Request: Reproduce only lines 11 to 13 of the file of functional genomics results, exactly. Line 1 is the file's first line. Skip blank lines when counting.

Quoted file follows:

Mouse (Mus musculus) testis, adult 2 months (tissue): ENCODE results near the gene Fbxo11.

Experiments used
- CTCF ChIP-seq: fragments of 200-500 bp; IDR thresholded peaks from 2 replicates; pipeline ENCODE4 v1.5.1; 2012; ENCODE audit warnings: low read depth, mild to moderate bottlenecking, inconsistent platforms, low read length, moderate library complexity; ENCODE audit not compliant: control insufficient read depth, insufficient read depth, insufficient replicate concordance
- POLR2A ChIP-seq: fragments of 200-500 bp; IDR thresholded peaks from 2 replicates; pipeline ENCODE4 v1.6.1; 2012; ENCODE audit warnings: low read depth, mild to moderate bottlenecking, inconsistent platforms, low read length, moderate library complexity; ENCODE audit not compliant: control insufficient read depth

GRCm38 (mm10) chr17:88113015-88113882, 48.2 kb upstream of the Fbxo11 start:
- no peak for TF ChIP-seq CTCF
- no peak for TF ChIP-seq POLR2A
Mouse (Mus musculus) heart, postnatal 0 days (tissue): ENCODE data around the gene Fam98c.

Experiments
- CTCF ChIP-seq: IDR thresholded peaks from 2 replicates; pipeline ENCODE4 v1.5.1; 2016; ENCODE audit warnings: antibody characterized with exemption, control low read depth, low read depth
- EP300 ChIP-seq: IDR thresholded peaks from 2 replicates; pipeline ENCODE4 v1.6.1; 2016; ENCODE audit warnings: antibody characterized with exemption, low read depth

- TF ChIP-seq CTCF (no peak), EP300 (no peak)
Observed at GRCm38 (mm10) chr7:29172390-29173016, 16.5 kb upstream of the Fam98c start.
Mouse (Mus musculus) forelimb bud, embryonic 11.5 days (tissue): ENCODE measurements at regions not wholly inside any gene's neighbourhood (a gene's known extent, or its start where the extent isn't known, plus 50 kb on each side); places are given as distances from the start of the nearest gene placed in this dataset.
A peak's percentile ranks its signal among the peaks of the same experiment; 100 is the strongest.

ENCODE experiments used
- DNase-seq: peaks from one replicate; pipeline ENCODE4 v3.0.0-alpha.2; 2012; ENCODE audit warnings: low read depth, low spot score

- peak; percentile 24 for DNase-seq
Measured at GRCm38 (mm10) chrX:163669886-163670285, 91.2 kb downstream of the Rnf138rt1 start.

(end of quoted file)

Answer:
- EP300 ChIP-seq: IDR thresholded peaks from 2 replicates; pipeline ENCODE4 v1.6.1; 2016; ENCODE audit warnings: antibody characterized with exemption, low read depth

- TF ChIP-seq CTCF (no peak), EP300 (no peak)
Observed at GRCm38 (mm10) chr7:29172390-29173016, 16.5 kb upstream of the Fam98c start.